Fossil fuel-based cars are still many miles ahead of electric battery-powered vehicles when it comes to maximum potential trip ranges.
This has been one of the biggest challenges proponents of electric cars have faced in convincing consumers to embrace the new technology.
This psychological barrier is what is commonly referred to as “range anxiety”, the fear of being unable to get to one’s destination or the next charging point before running out of power.
At face value, this fear appears to be largely justified.
According to Shell’s electric charging company NewMotion the average electric car is only capable of going for 291km (181 miles) between charges.
By comparison, smart charging company Wallbox has claimed the average petrol or diesel vehicle can drive for 482km (300 miles) on a single tank.
There are a number of electric vehicles which can outrun the average fossil fuel-powered vehicle, including models from Tesla, Ford, and Volkswagen.
However, these top rangers are still no match for long-range fuel behemoths like the 2020 Ram 1500 pickup truck, which can go 1,000 miles (1,610km) on its 33 gallon (125 litre) tank.
How we compared
We assembled a list of the world’s 10 electric vehicles with the longest ranges and compared this to the expected distance you can go on a single tank of some of the most fuel-efficient petrol and diesel cars on the market.
To bring it closer to home, we only included fuel-based vehicles available in South Africa.
For the electric cars, we took the range figures measured by the EU test procedure called Worldwide Harmonised Light Vehicle Test Procedure (WLTP) cycle.
With the petrol and diesel vehicles, we again used the WLTP numbers, with the exception of one vehicle that only had its claimed figures available.
Because the maximum range was the metric we decided to compare performance on, simply using fuel efficiency numbers would not be sufficient.
Due to varying tank sizes, a thirstier model may still get more range than a less efficient car.
We determined the km/l and multiplied this by the tank capacity to get an estimated maximum range per tank.
Overall, our comparison showed that mainstream fuel-efficient vehicles had a far better range than premium electric vehicles.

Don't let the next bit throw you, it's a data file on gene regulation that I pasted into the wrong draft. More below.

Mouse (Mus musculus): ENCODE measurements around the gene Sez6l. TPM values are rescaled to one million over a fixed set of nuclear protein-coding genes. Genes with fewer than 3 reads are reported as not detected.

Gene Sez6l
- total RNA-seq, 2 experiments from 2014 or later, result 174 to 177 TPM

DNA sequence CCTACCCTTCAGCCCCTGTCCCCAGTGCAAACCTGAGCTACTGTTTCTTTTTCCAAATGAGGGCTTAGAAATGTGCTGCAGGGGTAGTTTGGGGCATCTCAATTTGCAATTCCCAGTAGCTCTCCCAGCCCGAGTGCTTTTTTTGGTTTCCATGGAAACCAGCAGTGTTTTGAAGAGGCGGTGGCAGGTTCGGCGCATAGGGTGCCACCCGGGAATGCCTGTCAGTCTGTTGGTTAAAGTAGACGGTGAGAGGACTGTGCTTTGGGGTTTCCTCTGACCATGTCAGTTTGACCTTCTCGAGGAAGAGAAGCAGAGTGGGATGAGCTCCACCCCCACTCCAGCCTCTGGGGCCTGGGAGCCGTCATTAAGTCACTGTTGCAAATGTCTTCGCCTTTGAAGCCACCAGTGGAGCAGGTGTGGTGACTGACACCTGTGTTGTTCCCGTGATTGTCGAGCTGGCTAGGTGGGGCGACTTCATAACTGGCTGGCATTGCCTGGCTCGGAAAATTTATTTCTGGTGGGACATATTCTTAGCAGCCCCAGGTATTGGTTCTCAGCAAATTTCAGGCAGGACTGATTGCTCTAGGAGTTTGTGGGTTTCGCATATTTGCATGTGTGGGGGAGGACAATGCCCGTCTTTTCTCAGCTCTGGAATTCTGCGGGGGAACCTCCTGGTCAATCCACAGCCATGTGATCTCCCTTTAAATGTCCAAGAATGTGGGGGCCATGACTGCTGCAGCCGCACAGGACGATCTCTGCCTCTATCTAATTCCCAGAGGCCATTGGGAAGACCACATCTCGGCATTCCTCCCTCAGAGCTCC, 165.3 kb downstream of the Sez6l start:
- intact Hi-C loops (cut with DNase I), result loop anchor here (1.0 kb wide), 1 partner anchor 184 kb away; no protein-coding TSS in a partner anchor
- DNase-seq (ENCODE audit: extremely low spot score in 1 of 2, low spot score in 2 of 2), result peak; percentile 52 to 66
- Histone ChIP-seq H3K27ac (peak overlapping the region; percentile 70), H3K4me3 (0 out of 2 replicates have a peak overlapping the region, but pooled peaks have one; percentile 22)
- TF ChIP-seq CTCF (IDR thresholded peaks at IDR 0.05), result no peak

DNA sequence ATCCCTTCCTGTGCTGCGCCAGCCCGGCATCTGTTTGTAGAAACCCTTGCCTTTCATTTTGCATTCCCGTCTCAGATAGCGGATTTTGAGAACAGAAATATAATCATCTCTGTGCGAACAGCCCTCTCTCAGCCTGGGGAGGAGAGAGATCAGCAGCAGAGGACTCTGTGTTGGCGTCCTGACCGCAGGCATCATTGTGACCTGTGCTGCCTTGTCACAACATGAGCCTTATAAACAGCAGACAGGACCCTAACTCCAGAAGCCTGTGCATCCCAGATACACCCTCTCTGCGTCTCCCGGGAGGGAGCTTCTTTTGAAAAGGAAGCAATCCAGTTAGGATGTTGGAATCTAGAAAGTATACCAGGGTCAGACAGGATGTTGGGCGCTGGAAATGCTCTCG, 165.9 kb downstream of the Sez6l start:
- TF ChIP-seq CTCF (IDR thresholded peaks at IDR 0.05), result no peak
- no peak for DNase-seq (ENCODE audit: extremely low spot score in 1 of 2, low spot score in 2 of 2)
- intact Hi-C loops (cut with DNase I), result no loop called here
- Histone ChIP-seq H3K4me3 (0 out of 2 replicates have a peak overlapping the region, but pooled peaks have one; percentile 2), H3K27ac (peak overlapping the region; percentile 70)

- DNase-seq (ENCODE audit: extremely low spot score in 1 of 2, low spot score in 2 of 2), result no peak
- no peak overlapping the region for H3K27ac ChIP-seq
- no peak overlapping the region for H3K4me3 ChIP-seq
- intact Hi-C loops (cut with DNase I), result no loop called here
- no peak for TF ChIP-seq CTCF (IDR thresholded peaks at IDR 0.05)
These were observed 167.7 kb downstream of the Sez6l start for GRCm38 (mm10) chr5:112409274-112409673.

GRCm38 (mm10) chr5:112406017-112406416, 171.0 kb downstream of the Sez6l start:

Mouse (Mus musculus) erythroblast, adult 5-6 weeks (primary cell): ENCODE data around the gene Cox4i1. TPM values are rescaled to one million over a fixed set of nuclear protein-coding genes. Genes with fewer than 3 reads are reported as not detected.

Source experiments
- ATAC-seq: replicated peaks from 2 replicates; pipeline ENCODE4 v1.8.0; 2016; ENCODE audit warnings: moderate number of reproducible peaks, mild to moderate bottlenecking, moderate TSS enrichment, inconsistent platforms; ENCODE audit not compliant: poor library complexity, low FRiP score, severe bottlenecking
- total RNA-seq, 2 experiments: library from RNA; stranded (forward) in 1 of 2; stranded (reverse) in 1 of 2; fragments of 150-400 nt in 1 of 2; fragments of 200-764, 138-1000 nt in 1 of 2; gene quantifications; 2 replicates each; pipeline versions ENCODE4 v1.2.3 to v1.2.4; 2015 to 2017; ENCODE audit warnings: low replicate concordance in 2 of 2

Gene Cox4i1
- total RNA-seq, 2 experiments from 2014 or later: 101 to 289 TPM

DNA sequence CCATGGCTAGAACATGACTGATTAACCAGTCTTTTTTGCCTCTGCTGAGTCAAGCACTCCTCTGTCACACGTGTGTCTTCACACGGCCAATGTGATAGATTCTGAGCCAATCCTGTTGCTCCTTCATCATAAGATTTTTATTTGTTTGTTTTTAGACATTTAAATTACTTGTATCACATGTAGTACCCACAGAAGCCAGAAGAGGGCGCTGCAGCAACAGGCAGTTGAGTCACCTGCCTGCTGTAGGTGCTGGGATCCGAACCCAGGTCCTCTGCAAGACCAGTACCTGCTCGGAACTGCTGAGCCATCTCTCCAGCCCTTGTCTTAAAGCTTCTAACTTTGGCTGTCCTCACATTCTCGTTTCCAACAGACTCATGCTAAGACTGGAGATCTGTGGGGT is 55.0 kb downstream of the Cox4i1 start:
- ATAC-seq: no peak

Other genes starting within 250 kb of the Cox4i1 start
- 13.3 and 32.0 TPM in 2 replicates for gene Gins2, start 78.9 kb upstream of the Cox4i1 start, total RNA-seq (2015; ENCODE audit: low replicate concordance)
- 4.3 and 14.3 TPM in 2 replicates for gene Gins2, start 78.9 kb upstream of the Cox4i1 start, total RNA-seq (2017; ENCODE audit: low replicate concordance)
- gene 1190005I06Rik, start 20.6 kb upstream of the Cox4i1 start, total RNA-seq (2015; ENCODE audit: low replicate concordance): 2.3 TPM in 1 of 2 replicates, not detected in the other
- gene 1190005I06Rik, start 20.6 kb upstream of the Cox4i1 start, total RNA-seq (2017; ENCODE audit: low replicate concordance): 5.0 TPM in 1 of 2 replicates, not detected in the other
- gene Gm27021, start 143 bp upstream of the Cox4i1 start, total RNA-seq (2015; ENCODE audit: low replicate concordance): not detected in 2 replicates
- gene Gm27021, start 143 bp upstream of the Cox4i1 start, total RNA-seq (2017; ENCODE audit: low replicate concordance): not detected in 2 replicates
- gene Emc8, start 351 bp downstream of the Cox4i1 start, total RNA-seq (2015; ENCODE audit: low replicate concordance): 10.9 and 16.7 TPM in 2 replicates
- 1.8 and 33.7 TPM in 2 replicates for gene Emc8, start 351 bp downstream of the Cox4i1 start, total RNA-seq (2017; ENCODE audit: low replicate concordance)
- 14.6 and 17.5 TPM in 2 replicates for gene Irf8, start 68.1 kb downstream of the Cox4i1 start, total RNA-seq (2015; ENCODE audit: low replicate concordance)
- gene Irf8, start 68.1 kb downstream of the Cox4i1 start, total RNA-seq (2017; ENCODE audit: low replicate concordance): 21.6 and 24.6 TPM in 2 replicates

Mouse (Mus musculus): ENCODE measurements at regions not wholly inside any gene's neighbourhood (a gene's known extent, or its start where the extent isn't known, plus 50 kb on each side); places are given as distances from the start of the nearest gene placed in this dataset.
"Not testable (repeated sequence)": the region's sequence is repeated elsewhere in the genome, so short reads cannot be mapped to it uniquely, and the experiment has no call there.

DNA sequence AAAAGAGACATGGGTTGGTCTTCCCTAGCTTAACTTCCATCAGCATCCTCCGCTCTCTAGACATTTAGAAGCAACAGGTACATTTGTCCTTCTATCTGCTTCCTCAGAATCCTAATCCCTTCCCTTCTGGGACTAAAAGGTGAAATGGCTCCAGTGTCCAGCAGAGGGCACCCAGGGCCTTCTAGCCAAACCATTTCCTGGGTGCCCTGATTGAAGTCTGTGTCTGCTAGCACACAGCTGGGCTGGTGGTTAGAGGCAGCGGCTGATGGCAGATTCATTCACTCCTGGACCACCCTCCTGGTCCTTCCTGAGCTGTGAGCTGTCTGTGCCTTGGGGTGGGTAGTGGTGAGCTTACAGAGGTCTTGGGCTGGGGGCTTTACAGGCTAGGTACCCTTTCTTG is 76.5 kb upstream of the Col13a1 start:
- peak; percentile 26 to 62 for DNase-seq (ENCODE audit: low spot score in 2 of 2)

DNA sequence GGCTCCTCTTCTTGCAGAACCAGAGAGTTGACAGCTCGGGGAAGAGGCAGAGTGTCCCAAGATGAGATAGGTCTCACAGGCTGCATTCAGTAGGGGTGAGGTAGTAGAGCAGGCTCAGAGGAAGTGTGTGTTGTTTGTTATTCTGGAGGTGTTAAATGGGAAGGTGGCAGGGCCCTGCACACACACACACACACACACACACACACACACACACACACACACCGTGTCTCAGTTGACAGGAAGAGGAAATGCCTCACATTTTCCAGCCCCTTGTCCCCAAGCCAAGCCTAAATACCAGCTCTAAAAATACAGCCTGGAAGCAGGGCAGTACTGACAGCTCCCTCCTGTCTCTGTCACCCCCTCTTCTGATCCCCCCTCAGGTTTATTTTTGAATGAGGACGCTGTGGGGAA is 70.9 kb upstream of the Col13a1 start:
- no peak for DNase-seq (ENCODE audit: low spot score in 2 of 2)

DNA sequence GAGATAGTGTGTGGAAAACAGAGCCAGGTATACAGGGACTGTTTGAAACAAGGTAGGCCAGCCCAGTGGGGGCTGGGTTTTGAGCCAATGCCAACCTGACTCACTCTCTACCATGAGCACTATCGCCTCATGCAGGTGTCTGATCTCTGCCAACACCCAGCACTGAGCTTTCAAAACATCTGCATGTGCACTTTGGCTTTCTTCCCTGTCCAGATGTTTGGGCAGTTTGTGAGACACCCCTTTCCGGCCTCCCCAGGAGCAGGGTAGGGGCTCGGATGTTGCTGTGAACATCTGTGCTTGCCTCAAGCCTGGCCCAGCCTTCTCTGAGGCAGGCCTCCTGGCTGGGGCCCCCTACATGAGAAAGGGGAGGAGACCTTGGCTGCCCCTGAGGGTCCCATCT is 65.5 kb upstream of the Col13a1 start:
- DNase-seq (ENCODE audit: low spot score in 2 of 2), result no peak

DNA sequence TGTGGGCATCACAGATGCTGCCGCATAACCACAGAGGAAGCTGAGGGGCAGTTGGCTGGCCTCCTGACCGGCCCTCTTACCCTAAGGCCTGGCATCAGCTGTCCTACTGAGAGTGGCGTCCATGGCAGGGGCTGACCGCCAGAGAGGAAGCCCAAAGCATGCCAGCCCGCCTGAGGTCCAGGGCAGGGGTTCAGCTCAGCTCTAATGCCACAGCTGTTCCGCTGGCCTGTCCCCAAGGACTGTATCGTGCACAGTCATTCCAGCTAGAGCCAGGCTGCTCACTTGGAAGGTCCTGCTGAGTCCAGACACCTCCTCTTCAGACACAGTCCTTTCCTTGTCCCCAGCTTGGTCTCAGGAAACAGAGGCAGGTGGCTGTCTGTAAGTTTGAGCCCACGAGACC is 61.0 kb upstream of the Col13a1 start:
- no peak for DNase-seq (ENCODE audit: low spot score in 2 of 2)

Diesel engines are generally more fuel-efficient than petrol, so a large part of our list consisted of these cars.
Even the electric car which currently has the furthest range – the Tesla Model S Long Range – cannot reach the distance of our 10th placed fuel-based car.
The table below shows how the ranges of electric vehicles with the longest ranges compare to some of the most fuel-efficient models.
|Vehicles with the longest range on battery/tank|
|Electric car||Range per charge||Petrol/diesel car||Range per tank|
|1. Tesla Model S Long Range Plus||652km||1. Mercedes Benz A200d||1,250km|
|2. Ford Mustang Mach-E||610km||2. Ford Fiesta 1.5 TDCi Trend||1,200km|
|3. Tesla Model X Long Range Plus||561km||3. Fiat 500 0.9 8V TwinAir||1,184km|
|4. Tesla Model 3 Long Range AWD||560km||4. BMW 220d Coupe||1,181km|
|5. Volkswagen ID.3||549km||5. Peugeot 208 1.2 Active||1,162km|
|6. Skoda Enyaq iV V80||500km||6. Fiat Tipo 1.3 Multijet Easy||1,098km|
|7. Hyundai e-Kona||484km||7. Audi A4 40TDI||1,000km|
|8. Jaguar i-Pace 470km||470km||8. Volkswagen Polo 1.0 TSI||1,000km|
|9. Polestar 2||470km||9. Ford Fiesta 1.0T Trend||977km|
|10. Porsche Taycan 4S||416km||10. Mahindra KUV100 Nxt 1.2 D75 K8*||814km|
*Range based on Mahindra’s claimed factory tested figures and not WLTP cycle.
While the maximum ranges of electric vehicles have gradually increased to offer more than enough mileage for travelling between electric vehicle charging stations, the top range performers are still some way off mainstream fuel-based cars.
Add to this the fact that charging an electric car takes significantly longer than filling up with petrol or diesel, and the convenience factor becomes another major consideration.
This is not to mention that fuel stations are far more prevalent than charging stations, which adds even more ammunition for sceptics.
However, increased EV demand is driving the rollout of infrastructure, and with EV range being improved every year, it may not be that long before one model can outlast the ICE engine,